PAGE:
A revolutionary drug that melts away cancer in some stage four patients has been given fast-track approval in the United States.
Melbourne-developed Venetoclax is one of a new generation of targeted drugs which attack specific cancer-causing biological factors like cell-structure mutations.
Robert Oblak was fighting a recurrence of chronic lymphocytic leukaemia, a cancer of the blood and bone marrow, when he was chosen to take part in a trial in 2013.
“I think I was the eleventh person in the world to have it,” he told 7.30.
“It was amazing.”
Within a year his leukaemia went into remission.
“It causes no side-effects. Nothing, absolutely nothing,” he said.
“I describe those pills as like taking Panadol.
“Quite amazing. So even when it’s killing cells, you feel great.”
Professor John Seymour, of the Peter MacCallum Cancer Centre, helped oversee the trial.
He said the treatment worked in a very different way to traditional therapies.
“Cells, when they are born, are destined to die and cancer cells and particularly leukaemia cells delay that death by using a protein called BCL2 that stops the normal time of death,” he explained to 7.30.
“Venetoclax works by specifically blocking the action of that BCL2 and allows the cells to die in the way that they were destined to.”
In the trial nearly four out of five patients had a positive result, with complete remission for one in five patients.
Some patients did have a negative result.
But despite receiving fast-tracked approval for use in the United States and the European Union, the drug is not available in Australia.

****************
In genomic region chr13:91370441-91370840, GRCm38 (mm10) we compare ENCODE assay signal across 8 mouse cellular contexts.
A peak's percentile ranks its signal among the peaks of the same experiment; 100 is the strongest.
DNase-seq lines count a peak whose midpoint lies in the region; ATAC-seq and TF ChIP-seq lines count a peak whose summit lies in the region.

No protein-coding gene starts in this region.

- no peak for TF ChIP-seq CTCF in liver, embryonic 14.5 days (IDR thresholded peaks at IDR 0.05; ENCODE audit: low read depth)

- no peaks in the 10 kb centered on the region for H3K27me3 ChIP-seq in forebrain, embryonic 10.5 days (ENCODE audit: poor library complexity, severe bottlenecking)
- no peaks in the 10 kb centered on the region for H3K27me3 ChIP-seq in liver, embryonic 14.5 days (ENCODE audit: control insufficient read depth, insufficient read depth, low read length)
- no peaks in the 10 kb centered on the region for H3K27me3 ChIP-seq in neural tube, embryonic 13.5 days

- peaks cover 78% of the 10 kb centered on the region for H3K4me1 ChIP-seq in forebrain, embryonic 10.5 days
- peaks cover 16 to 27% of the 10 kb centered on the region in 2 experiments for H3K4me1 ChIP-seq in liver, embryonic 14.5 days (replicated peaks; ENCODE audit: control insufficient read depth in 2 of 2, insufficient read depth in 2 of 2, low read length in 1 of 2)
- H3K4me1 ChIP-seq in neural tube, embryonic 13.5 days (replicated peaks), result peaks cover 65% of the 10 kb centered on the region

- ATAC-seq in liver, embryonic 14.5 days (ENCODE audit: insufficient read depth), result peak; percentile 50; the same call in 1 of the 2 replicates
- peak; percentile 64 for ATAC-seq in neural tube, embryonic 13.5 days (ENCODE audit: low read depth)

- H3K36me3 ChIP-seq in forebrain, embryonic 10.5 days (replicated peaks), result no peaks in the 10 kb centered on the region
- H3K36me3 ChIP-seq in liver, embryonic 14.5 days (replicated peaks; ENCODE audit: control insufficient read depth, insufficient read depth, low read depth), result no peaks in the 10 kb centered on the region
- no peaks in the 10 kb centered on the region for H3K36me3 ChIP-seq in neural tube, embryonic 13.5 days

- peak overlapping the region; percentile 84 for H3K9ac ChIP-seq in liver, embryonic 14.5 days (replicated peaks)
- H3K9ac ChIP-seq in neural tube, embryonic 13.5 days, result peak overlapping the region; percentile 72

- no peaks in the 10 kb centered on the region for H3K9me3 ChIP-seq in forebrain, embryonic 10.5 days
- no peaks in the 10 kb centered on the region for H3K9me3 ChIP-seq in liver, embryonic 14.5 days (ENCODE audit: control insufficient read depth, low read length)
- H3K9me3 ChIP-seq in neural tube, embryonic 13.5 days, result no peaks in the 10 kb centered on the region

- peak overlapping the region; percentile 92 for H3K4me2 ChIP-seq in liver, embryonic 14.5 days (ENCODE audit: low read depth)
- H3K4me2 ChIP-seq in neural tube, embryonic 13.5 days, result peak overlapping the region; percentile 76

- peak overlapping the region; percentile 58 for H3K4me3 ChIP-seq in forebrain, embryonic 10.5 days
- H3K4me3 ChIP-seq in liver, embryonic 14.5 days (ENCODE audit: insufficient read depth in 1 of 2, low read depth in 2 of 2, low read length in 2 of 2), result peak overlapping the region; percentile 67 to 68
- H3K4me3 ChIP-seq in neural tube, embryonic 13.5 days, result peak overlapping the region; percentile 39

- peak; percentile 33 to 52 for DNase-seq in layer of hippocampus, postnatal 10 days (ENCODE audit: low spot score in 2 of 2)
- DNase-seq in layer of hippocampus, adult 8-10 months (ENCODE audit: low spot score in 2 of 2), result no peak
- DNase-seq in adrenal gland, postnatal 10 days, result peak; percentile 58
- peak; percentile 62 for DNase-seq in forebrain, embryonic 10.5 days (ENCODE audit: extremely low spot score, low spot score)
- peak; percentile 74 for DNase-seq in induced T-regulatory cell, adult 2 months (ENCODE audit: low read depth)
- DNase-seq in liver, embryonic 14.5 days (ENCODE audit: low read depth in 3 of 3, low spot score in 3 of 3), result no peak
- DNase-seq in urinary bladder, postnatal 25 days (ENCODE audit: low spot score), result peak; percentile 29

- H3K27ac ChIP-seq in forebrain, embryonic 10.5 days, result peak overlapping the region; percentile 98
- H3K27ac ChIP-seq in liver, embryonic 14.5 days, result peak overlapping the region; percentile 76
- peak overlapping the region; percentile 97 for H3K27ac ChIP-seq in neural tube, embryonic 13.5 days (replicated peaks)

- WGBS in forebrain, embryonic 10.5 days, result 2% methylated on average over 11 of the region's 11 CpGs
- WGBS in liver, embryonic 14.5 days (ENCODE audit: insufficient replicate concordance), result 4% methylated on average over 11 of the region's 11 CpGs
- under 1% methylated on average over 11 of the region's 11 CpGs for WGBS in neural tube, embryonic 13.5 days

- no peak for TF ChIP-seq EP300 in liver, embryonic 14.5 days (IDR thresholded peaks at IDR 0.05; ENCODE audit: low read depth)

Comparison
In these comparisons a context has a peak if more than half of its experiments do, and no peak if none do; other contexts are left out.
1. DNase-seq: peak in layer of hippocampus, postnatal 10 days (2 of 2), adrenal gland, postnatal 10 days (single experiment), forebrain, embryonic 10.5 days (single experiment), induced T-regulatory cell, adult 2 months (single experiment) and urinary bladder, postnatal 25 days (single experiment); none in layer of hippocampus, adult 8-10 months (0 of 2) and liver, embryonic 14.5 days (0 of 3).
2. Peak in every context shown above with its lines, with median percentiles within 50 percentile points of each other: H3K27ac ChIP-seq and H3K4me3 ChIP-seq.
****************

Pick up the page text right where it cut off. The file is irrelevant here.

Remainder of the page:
Although manufacturer AbbVie applied for its listing on the Pharmaceutical Benefits Scheme (PBS) at the same time as in other jurisdictions, Australia’s slower approvals process through the Therapeutic Goods Administration (TGA) means Australian patients cannot access it.
Using the body’s own immune system to defeat cancer
The developers of Venetoclax — David Huang and his team from the Walter and Eliza Hall Institute of Medical Research — were awarded the Eureka Prize for Innovation in Medical Research at this year’s ceremony.
Venetoclax and targeted therapies are just one of a number of major breakthroughs in cancer research in recent years.
The area of research giving the most hope is immunotherapy.
Immunotherapy drugs work by harnessing the body’s own immune system to defeat cancer and a new dedicated immunotherapy lab at the just-opened Victorian Comprehensive Cancer Centre will focus on their development.
So far, they have been used most effectively in the treatment of melanoma.
Greg Lawson is testament to the power of this new breed of drugs.
When the melanoma he had beaten a decade ago re-emerged in 2014 he was put on an immunotherapy drug, Ipilimumab (also known as Yervoy) that had only recently been approved for the Australian market.
Twelve months later, his melanomas were completely gone, and he has suffered virtually no side effects.
“Truly amazing — the fact that it’s actually given me the position where I have not got cancer in my body is a great feeling,” Mr Lawson told 7.30.
“I am so glad that research has allowed that drug set to be created, and now that we have got Australian research companies developing drugs, targeting drugs for immunotherapy is just phenomenal.”
But it is a bitter-sweet recovery for Mr Lawson and he knows only too well that immunotherapy does not work for everyone.
Tragically, his wife Jill developed melanoma around the same time that he did.
When she was put on a trial of a different immunotherapy drug, her body could not tolerate it.
“She had two sets of the treatment, but was so ill from the side effects that the decision was made to take her off it,” Mr Lawson said.
“And August 2014, two years ago, she passed.”